Former Republican presidential hopeful Tim Pawlenty will become the head of the Financial Services Roundtable, a U.S. financial services lobbying group that represents JP Morgan Chase & Co. and Wells Fargo & Co., among other financial companies, the group said on Thursday.
Pawlenty, who dropped out of the White House race early and quickly backed Mitt Romney for the nomination, takes over as president and chief executive office of the industry group on Nov. 1, it said in a statement. Pawlenty is leaving the Romney campaign where he served as co-chair.
As the industry’s top lobbyist, he will play a major role in the industry’s efforts to make new Dodd-Frank rules, which Congress passed in 2010 in response to the 2007-2009 financial crisis, more favorable for Wall Street as regulators implement the law.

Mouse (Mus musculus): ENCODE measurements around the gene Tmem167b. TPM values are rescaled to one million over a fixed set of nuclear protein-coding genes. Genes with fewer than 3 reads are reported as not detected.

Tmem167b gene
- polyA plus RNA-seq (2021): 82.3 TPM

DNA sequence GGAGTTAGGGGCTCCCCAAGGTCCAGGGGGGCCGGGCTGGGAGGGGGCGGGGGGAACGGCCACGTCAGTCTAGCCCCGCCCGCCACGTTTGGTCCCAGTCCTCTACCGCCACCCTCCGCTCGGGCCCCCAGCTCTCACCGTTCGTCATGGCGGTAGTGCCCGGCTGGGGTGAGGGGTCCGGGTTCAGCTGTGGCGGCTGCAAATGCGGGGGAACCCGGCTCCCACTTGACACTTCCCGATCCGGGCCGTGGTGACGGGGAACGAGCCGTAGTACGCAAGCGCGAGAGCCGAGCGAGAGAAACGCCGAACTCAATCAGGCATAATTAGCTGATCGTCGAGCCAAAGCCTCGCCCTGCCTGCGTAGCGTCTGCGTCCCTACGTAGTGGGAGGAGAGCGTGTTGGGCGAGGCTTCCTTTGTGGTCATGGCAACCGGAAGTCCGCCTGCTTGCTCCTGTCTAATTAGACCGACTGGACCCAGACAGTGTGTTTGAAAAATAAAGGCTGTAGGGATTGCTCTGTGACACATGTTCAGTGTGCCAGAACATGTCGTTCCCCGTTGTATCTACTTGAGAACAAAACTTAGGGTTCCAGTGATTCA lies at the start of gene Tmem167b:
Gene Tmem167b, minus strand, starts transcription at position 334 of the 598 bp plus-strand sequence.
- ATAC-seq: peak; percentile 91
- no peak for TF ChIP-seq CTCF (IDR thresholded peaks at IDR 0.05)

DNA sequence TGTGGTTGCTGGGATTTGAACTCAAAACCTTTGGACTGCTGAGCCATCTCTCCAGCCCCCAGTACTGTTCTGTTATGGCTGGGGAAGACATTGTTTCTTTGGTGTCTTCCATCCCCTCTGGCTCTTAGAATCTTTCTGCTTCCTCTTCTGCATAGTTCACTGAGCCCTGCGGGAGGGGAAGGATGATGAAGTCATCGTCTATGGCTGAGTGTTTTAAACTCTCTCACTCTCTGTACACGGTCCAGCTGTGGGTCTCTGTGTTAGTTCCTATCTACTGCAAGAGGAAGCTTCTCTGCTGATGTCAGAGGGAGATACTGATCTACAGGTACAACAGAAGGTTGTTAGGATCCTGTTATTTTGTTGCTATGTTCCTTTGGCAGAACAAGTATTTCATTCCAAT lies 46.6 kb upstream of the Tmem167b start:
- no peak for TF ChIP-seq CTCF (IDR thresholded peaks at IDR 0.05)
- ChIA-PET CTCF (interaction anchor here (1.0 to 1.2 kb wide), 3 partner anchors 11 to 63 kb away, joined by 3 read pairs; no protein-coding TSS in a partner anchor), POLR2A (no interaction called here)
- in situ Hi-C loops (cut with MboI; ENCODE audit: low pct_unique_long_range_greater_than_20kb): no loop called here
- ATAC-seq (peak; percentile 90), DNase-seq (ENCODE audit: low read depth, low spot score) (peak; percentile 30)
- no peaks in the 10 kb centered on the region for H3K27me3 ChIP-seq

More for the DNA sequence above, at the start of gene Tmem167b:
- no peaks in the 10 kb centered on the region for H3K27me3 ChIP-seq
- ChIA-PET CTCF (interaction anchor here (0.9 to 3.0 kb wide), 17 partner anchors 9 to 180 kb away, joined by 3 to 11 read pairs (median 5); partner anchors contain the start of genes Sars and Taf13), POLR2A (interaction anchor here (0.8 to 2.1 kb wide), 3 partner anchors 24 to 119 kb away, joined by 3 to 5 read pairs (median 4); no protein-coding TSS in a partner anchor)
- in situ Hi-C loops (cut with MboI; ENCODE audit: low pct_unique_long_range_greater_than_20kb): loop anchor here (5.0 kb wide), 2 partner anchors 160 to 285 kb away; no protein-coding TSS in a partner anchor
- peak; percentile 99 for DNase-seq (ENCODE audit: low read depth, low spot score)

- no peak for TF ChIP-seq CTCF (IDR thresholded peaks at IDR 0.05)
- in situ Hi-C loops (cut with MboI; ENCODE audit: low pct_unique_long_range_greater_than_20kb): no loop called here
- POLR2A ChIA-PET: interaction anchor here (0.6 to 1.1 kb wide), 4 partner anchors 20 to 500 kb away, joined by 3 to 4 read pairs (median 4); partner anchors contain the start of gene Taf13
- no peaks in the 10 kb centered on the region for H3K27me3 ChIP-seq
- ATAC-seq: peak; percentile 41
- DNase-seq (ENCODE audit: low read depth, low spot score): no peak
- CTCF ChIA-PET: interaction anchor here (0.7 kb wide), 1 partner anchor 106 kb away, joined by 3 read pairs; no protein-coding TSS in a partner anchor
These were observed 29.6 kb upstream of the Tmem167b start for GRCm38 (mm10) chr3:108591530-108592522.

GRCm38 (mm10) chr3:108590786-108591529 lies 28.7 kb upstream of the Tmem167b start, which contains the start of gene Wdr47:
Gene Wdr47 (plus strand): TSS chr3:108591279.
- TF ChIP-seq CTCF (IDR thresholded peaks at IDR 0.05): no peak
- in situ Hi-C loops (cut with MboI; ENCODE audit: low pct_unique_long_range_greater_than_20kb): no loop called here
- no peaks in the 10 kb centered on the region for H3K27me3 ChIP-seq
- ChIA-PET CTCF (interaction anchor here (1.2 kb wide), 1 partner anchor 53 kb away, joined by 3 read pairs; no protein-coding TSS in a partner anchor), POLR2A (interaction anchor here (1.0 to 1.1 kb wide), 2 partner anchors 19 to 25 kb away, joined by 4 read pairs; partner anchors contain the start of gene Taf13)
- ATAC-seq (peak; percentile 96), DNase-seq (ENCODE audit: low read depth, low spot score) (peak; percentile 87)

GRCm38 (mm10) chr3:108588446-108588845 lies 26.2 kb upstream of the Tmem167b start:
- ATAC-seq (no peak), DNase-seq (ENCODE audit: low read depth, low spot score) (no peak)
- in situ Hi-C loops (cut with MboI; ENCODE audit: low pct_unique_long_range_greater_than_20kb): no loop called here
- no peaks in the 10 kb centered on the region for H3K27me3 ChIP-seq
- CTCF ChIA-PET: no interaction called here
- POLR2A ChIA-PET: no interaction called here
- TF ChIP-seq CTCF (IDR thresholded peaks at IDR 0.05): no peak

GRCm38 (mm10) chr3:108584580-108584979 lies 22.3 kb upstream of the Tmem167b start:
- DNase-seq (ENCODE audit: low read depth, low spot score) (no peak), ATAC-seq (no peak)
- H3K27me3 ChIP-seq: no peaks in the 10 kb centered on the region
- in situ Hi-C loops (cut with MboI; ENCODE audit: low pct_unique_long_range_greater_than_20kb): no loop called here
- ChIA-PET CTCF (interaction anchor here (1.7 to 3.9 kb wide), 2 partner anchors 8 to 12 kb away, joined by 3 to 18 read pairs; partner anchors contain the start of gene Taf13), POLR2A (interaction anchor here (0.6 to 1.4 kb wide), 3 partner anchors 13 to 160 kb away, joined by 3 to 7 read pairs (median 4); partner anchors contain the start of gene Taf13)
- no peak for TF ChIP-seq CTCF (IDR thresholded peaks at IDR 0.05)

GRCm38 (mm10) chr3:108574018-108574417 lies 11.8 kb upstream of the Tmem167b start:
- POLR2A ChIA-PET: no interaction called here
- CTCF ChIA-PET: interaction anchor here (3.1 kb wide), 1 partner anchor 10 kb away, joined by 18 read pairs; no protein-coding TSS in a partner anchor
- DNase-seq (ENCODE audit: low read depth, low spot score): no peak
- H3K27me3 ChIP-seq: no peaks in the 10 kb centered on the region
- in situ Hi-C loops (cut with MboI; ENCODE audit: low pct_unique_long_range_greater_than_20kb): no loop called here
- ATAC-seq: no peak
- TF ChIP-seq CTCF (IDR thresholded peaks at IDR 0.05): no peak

The measure – a response to the crisis fueled by risky financial swaps trading at some firms that required multibillion dollar tax payer bailouts – has yet to be fully enacted.
“Few industries have more impact on the entire economy – and on the lives of average Americans – than financial services. I realize there is still work to be done to continue to earn customers’ confidence,” Pawlenty said in the statement.
“Our members will best accomplish that goal by responsibly investing every day in our communities and job creators,” he added.
A former Minnesota governor, Pawlenty was considered a possible vice presidential pick for Romney, but U.S. Representative Paul Ryan of Wisconsin eventually was chosen.
The Financial Services Roundtable represents 100 integrated financial services companies and accounts for $92.7 trillion in managed assets, $1.2 trillion in revenue, and 2.3 million jobs, according to the group.
[Insurance industry members include Allstate, Brown & Brown Insurance, Chubb, Hanover Insurance, The Hartford, Liberty Mutual, Nationwide, State Farm and Swiss Re America.]